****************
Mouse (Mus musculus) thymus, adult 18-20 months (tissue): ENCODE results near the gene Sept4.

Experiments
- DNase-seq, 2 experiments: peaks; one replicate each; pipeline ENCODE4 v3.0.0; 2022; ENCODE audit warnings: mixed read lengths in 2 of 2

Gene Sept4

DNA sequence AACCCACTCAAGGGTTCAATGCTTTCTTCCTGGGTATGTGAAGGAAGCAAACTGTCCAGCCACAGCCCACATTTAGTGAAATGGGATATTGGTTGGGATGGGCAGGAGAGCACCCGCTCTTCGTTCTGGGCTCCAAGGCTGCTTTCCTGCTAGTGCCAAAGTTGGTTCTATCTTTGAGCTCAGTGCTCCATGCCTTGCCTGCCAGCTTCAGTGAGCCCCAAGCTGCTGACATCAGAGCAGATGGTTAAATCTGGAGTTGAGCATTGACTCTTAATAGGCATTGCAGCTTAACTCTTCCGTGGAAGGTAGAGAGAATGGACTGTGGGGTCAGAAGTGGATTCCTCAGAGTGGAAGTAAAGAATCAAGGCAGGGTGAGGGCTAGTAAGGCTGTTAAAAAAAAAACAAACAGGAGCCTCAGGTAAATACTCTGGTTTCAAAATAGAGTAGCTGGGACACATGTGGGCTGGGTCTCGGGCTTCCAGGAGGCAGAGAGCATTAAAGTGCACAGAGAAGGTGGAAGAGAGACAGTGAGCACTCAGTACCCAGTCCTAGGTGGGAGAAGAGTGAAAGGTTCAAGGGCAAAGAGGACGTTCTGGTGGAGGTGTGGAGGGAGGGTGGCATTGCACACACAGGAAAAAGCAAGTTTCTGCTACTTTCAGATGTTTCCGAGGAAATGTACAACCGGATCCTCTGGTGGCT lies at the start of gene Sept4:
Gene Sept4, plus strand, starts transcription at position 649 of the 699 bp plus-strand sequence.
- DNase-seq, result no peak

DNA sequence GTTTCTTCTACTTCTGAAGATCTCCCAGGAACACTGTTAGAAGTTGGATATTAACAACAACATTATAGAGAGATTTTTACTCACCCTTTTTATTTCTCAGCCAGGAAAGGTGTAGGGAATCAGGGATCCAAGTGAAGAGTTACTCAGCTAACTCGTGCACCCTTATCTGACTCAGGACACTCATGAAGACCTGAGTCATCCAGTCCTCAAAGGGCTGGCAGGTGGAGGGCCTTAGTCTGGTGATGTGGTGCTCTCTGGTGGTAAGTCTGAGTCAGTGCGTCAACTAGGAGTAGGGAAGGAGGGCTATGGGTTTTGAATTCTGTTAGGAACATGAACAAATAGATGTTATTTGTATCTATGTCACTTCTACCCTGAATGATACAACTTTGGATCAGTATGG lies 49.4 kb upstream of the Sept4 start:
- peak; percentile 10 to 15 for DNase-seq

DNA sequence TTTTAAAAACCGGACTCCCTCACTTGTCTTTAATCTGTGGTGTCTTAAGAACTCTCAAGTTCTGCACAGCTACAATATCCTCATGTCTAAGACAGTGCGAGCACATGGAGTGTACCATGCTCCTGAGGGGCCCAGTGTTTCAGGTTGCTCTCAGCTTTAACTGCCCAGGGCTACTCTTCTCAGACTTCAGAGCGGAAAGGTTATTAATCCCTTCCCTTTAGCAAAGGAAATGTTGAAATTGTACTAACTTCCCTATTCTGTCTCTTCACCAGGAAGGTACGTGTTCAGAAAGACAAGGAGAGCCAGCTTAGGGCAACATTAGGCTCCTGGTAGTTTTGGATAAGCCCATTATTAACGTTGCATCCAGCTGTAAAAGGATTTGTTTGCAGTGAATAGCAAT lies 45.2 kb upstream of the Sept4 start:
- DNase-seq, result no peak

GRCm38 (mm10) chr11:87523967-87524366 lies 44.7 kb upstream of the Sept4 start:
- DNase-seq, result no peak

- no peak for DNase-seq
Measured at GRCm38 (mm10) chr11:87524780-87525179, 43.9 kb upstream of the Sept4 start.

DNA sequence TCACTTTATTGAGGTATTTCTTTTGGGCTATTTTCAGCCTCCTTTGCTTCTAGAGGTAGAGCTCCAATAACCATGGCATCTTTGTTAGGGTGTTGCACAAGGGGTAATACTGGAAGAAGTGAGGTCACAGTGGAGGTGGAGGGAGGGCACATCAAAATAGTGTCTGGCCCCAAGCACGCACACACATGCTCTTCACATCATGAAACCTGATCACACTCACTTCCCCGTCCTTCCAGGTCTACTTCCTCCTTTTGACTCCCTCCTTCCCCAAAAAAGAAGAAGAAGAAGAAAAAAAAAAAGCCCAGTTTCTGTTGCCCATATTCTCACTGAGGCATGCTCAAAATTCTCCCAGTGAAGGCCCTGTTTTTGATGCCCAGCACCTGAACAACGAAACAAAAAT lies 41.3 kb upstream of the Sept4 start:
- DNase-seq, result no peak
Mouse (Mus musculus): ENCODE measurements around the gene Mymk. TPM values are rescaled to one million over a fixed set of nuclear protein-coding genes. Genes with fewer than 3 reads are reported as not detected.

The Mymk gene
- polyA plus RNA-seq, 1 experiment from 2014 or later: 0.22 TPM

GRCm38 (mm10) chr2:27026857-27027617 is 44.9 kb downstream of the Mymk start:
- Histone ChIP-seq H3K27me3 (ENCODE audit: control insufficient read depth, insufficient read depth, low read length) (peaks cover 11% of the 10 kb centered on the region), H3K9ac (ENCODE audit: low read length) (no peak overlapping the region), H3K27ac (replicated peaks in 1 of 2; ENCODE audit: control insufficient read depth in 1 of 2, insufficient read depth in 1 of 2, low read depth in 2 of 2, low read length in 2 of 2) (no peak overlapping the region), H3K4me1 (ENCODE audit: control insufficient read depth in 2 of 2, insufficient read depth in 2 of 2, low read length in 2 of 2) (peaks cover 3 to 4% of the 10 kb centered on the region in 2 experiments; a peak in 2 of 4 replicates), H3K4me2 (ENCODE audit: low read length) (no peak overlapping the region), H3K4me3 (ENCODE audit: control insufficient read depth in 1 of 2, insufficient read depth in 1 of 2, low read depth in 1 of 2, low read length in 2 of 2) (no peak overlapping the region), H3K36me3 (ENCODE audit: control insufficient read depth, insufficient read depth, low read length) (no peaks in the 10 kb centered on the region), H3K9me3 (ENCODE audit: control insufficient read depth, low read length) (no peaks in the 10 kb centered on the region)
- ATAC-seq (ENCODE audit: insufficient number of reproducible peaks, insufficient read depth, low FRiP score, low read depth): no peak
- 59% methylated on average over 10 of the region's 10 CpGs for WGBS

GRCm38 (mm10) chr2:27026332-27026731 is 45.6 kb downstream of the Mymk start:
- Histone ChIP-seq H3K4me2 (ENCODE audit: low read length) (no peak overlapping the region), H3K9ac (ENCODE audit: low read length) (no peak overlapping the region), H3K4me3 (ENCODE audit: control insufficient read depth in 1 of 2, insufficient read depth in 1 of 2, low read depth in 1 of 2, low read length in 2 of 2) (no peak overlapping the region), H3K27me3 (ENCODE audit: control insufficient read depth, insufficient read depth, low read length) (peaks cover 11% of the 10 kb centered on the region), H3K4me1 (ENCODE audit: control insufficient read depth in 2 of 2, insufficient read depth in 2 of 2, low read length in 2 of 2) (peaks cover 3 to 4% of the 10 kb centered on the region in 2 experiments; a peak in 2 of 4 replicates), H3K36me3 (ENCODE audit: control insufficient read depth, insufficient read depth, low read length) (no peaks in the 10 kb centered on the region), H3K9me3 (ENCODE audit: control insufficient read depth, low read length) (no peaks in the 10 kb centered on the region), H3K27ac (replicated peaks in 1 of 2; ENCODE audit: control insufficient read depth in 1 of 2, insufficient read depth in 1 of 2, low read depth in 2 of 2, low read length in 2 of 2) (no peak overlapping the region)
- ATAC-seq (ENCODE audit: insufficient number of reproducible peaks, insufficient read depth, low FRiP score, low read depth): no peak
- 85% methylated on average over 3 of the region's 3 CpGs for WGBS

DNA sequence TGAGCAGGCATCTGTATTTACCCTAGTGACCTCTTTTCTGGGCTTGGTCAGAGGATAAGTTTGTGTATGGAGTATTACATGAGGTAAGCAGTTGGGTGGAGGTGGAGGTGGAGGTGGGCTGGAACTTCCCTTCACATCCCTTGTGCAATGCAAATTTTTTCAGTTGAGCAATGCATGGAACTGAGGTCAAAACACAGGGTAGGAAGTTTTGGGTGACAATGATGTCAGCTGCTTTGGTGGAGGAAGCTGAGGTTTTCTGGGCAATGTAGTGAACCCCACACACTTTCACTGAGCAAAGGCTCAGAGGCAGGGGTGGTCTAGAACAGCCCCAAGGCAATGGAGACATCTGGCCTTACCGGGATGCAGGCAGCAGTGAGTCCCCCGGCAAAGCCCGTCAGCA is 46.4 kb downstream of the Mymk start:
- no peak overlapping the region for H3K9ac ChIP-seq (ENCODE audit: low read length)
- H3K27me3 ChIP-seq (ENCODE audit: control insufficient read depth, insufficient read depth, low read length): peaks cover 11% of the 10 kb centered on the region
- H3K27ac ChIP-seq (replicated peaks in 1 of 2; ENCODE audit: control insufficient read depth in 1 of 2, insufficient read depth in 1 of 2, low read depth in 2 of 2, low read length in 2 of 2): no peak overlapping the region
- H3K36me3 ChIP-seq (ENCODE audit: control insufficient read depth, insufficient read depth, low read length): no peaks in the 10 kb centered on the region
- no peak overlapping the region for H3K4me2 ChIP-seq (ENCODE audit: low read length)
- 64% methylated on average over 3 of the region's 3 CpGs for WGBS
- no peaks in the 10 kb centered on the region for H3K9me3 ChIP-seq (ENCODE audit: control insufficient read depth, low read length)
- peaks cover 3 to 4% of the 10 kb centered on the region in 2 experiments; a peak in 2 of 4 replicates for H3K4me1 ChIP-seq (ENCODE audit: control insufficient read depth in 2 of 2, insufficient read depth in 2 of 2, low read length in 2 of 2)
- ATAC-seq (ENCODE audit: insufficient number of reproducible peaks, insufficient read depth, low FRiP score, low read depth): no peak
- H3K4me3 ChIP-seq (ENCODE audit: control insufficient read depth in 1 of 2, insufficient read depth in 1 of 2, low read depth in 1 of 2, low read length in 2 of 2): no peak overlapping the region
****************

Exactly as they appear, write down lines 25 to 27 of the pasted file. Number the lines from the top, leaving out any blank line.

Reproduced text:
GRCm38 (mm10) chr2:27026332-27026731 is 45.6 kb downstream of the Mymk start:
- Histone ChIP-seq H3K4me2 (ENCODE audit: low read length) (no peak overlapping the region), H3K9ac (ENCODE audit: low read length) (no peak overlapping the region), H3K4me3 (ENCODE audit: control insufficient read depth in 1 of 2, insufficient read depth in 1 of 2, low read depth in 1 of 2, low read length in 2 of 2) (no peak overlapping the region), H3K27me3 (ENCODE audit: control insufficient read depth, insufficient read depth, low read length) (peaks cover 11% of the 10 kb centered on the region), H3K4me1 (ENCODE audit: control insufficient read depth in 2 of 2, insufficient read depth in 2 of 2, low read length in 2 of 2) (peaks cover 3 to 4% of the 10 kb centered on the region in 2 experiments; a peak in 2 of 4 replicates), H3K36me3 (ENCODE audit: control insufficient read depth, insufficient read depth, low read length) (no peaks in the 10 kb centered on the region), H3K9me3 (ENCODE audit: control insufficient read depth, low read length) (no peaks in the 10 kb centered on the region), H3K27ac (replicated peaks in 1 of 2; ENCODE audit: control insufficient read depth in 1 of 2, insufficient read depth in 1 of 2, low read depth in 2 of 2, low read length in 2 of 2) (no peak overlapping the region)
- ATAC-seq (ENCODE audit: insufficient number of reproducible peaks, insufficient read depth, low FRiP score, low read depth): no peak